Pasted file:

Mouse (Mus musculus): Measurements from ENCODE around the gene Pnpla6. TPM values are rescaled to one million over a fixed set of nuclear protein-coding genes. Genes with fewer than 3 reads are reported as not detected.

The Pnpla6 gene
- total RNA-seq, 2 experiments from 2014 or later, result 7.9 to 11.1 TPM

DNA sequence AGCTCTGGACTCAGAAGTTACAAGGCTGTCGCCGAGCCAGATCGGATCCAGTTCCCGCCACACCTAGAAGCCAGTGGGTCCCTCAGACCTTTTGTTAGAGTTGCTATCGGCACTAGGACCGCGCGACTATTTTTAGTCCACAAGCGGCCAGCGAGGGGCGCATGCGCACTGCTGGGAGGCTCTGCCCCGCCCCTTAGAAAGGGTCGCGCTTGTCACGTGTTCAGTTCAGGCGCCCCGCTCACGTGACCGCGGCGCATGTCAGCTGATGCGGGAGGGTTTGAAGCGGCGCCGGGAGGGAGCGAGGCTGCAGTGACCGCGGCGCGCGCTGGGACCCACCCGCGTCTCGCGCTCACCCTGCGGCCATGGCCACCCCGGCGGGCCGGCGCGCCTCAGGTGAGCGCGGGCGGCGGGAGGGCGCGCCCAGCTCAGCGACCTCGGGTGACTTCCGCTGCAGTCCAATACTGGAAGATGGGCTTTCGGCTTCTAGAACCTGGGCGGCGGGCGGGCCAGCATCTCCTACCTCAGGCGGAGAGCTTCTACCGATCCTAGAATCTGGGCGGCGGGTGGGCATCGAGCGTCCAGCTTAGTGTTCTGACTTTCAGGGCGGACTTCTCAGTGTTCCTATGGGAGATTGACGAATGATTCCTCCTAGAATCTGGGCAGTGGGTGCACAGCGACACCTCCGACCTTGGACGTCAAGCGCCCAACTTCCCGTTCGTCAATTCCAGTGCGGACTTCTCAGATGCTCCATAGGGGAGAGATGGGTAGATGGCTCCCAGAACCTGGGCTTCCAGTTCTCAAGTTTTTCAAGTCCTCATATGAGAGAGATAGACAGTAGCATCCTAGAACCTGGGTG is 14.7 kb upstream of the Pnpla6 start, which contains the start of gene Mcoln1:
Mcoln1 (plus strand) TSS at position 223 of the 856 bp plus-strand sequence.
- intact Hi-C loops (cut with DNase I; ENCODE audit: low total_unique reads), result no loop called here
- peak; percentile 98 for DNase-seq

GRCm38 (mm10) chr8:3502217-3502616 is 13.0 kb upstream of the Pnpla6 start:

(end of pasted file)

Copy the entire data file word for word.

Mouse (Mus musculus): Measurements from ENCODE around the gene Pnpla6. TPM values are rescaled to one million over a fixed set of nuclear protein-coding genes. Genes with fewer than 3 reads are reported as not detected.

The Pnpla6 gene
- total RNA-seq, 2 experiments from 2014 or later, result 7.9 to 11.1 TPM

DNA sequence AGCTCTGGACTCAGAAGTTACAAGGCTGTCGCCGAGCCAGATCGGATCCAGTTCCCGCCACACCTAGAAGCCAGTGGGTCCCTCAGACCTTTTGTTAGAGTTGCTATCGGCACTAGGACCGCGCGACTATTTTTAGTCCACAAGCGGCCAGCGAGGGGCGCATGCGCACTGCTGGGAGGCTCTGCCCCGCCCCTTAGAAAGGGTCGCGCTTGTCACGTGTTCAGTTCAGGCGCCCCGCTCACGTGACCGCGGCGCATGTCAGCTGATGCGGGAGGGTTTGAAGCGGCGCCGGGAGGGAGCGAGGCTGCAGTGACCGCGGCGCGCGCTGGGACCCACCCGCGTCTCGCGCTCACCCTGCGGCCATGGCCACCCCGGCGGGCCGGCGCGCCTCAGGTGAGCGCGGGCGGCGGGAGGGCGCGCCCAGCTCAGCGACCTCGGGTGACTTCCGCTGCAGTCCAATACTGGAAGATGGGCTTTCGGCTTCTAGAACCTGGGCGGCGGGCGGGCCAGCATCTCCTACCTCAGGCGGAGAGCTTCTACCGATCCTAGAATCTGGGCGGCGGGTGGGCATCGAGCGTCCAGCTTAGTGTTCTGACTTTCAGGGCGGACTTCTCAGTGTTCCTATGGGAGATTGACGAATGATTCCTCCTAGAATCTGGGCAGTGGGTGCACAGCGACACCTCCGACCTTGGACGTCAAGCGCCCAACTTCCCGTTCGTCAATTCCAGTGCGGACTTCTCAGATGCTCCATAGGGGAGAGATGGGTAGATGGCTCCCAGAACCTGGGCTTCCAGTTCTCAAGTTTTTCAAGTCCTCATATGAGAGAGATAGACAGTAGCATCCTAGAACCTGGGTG is 14.7 kb upstream of the Pnpla6 start, which contains the start of gene Mcoln1:
Mcoln1 (plus strand) TSS at position 223 of the 856 bp plus-strand sequence.
- intact Hi-C loops (cut with DNase I; ENCODE audit: low total_unique reads), result no loop called here
- peak; percentile 98 for DNase-seq

GRCm38 (mm10) chr8:3502217-3502616 is 13.0 kb upstream of the Pnpla6 start: